Now Available: Free Sound Bank and player from AAS
When you purchase or upgrade to SONAR X2 Producer by April 30th, you can redeem one free Sound Bank courtesy of the SONAR X2 Producer Content Club. In March-April, you can take your pick and download one of the 12 available on the AAS store. Each were created by established sound designers covering genres from World Music to Synth Pop. Whichever Sound Bank you choose comes bundled With a free AAS Player plug-in [VST]. These Sound Banks are also designed to be expansion packs for AAS Chromaphone, Ultra Analog VA-1, or String Studio VS-1 – A $39 value.
With all the powerful features of SONAR X2, it’s almost impossible for someone to know every single angle of the program. Even some of the simpler features have some not-so-obvious aspects that can make the musician’s life easier and more musically inventive. This is why we have created detailed videos for SONAR users to delve into without needing a manual.
This week we have posted four great new videos that are sure to give you some new insight on X2 features and workflow:
The QuadCurve EQ has now proven itself in the industry to be one of the most musical AND surgical instruments around. With four different modes, it’s easy to carve out and sculpt perfect and professional mixes with ease.
[My favorite QuadCurve feature: The slope – cutting off low frequencies dead-off is essential for getting great vocals to really pop out of the mix without sitting too far in front. You can also greatly clean up your low-end by getting rid of competing frequencies utilizing the slope on guitars, bass and kick drum.] (more…)
When people ask me what I do for a living, it is often difficult for them to grasp the words; I record sounds and musical instruments that musicians use to create music. At Digital Sound Factory we breakdown the instrument to the fundamentals and capture the sounds that make up its character. Each note and playing style is recorded. We are essentially creating a ‘digital archive’ of musical instrument sounds that render playback on modern computers.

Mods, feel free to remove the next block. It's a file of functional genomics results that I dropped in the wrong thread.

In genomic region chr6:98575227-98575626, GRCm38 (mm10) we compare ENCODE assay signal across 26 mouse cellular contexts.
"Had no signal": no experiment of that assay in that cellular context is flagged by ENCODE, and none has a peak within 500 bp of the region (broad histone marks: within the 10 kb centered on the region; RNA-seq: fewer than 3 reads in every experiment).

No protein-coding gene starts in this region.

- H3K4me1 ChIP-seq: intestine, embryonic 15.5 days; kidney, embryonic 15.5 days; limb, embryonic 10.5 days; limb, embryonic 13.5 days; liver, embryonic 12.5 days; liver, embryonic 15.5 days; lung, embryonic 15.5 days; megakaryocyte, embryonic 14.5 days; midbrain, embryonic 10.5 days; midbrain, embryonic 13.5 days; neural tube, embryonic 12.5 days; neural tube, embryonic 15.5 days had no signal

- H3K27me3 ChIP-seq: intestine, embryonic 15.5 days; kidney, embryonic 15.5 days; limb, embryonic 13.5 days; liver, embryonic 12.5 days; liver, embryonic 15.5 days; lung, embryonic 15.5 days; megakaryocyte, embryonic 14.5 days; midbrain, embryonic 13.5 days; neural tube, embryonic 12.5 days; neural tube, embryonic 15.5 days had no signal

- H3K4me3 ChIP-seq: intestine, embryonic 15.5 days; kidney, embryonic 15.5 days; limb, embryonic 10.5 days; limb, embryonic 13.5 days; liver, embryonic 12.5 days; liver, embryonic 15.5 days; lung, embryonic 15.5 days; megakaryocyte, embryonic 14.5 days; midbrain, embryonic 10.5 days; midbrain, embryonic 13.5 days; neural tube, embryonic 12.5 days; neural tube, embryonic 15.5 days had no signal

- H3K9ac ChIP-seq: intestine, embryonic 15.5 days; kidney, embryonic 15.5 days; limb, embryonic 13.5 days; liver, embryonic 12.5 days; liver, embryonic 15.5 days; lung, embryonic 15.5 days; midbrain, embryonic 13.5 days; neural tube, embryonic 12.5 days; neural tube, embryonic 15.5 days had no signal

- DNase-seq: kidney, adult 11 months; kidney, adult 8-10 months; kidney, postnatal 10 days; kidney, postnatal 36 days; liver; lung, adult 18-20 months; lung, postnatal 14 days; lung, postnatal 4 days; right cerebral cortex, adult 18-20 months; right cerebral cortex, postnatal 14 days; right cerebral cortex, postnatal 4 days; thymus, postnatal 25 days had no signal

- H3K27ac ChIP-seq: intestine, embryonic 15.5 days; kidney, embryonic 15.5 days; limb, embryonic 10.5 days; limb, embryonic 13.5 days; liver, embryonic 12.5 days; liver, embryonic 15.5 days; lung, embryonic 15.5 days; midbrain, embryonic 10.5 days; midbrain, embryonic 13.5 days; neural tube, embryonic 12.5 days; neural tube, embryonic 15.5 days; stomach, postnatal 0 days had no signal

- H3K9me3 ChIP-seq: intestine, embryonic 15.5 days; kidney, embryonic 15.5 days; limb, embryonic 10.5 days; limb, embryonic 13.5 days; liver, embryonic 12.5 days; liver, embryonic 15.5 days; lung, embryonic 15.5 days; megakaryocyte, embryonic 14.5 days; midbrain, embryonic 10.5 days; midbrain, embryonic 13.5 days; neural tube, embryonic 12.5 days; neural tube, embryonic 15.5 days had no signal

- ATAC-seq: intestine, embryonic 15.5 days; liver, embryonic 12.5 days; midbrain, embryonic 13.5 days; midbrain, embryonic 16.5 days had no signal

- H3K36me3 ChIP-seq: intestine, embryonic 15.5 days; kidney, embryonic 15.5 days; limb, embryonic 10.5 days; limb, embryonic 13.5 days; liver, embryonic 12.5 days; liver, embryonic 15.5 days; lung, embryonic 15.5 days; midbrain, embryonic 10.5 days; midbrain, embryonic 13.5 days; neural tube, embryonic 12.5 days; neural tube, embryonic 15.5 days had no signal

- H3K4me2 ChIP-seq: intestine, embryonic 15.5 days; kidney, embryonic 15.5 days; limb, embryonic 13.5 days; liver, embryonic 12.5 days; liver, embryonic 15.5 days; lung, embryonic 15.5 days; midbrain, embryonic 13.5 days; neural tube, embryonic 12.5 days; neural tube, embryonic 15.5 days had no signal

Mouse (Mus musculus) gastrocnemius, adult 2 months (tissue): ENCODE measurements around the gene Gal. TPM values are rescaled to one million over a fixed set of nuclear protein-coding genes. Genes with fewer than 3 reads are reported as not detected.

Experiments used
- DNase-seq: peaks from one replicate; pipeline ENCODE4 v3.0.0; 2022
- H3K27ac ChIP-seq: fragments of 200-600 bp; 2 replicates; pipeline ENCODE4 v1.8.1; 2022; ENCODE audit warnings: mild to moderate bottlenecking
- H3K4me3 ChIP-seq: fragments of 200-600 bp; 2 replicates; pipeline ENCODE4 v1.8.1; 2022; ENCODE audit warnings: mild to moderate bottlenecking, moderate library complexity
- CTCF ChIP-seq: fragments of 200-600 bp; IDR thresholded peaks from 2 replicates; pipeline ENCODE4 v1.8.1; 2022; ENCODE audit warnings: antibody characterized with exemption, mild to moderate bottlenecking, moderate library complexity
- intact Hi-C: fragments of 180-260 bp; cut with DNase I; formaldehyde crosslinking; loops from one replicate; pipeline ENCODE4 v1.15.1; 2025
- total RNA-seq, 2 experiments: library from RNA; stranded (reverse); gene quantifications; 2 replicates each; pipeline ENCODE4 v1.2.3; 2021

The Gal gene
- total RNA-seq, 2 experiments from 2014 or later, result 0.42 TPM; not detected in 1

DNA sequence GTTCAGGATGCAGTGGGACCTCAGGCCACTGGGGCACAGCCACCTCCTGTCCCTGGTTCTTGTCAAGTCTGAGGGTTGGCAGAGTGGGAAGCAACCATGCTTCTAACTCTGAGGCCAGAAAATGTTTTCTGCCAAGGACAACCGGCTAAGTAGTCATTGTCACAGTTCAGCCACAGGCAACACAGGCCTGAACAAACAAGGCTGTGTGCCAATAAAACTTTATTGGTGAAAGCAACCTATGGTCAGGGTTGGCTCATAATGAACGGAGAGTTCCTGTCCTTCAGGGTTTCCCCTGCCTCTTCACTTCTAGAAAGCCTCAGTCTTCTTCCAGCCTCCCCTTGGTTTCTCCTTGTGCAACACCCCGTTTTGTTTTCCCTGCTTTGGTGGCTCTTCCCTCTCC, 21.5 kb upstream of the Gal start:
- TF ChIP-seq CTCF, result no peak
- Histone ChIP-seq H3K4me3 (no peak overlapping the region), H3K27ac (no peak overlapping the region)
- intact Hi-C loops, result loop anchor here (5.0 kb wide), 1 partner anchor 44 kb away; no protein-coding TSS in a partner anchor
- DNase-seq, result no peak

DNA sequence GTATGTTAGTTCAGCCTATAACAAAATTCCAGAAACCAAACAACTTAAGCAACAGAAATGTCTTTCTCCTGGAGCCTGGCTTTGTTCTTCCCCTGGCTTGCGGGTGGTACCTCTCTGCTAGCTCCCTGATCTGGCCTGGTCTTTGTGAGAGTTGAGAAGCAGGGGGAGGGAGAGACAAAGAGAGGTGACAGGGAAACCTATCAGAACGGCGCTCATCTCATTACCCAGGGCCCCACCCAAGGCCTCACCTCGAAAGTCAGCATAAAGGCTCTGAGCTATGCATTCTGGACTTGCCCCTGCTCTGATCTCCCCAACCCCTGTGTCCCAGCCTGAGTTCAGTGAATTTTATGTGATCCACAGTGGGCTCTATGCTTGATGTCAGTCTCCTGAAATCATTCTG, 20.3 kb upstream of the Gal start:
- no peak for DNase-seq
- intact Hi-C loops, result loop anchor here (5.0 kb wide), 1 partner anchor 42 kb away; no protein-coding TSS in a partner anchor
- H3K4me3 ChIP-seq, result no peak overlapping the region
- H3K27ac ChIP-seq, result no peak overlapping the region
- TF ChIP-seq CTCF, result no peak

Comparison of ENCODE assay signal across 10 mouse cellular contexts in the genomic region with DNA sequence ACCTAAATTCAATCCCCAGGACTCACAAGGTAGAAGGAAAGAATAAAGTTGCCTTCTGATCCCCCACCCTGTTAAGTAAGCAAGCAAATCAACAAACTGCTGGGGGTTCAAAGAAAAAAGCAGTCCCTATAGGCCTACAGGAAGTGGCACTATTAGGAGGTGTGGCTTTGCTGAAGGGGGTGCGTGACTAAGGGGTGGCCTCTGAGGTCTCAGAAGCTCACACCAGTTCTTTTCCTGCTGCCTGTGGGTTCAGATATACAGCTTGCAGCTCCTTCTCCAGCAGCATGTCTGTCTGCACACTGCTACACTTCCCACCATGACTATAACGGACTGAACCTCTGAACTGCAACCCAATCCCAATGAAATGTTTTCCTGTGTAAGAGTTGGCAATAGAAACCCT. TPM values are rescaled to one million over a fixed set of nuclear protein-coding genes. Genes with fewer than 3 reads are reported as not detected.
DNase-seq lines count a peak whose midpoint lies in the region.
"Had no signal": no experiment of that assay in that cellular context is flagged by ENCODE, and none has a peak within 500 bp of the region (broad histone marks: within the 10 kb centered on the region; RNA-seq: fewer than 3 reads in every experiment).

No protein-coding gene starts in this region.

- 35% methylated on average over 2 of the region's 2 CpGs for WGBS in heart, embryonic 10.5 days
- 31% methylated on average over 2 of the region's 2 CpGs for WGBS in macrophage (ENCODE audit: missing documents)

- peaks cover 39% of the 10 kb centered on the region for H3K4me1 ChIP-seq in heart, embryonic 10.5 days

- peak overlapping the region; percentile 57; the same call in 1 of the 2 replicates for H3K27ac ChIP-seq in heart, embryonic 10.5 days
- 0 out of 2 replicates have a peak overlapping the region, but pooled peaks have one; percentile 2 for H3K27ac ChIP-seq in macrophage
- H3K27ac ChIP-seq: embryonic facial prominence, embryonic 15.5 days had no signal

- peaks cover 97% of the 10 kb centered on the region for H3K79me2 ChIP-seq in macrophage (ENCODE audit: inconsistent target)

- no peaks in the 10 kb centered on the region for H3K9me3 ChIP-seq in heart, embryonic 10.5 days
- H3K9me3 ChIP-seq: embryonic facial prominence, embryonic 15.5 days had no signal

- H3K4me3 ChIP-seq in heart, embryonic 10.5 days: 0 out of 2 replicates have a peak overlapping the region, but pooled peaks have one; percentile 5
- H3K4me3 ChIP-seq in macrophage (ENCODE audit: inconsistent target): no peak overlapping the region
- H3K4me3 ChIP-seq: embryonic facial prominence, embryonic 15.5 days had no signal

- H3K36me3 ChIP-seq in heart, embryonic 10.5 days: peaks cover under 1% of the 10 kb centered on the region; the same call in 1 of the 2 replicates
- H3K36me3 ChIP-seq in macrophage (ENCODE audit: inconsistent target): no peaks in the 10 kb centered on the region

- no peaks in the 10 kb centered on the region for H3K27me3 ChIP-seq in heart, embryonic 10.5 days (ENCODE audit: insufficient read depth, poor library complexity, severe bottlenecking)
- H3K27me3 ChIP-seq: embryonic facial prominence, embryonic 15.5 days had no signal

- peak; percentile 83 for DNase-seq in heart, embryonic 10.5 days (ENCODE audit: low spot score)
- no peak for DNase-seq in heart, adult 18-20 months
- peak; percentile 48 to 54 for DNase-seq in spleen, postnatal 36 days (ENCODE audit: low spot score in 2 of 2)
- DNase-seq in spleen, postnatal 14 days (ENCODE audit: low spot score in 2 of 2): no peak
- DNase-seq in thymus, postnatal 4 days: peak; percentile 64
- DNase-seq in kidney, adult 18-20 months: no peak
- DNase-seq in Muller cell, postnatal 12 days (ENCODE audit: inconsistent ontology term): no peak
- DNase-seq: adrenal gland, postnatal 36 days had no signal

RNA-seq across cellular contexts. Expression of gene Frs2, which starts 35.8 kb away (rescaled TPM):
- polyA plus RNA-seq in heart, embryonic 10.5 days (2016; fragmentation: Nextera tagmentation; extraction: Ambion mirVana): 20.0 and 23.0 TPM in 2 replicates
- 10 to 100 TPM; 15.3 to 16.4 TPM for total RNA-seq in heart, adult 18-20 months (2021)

Creating sound expansion packs for Cakewalk synthesizers involves many steps in the development process. It’s a long journey from defining the scope of the sound set to hearing a sound when playing a MIDI note. This is an overview of how an expansion pack is born and what goes on behind the scenes.
Defining the Project
First we take a close look at the scope of the project and define the instruments and samples required.
Musicians, engineers, and studio time are not free, so the better prepared we are, the more we capture. Each instrument requires different considerations. Sampling drum’s is different from sampling synthesizers is different from sampling brass or winds. In the case of drums, how the drum should be tuned, number of velocity hits on center to the edge of the head, matching rim shots, various microphone placements, to name a few. Sampling brass or woodwinds will entail multiple volume levels of sustain, more breath, less breath, breath only, mutes, staccato, and more.
The Recording Process
Sampling is similar to recording music in some ways, but in other ways it is very different. The similarities are musicians are recorded in professional sound environments using microphones, mixing console, speakers, etc. The very different part is we are not there to record music. We record the instrument and its characteristics. I can’t begin to tell you how many sessions I have walked into and the musicians are ready to impress with great music. In these sessions we focus on the technique, not the music.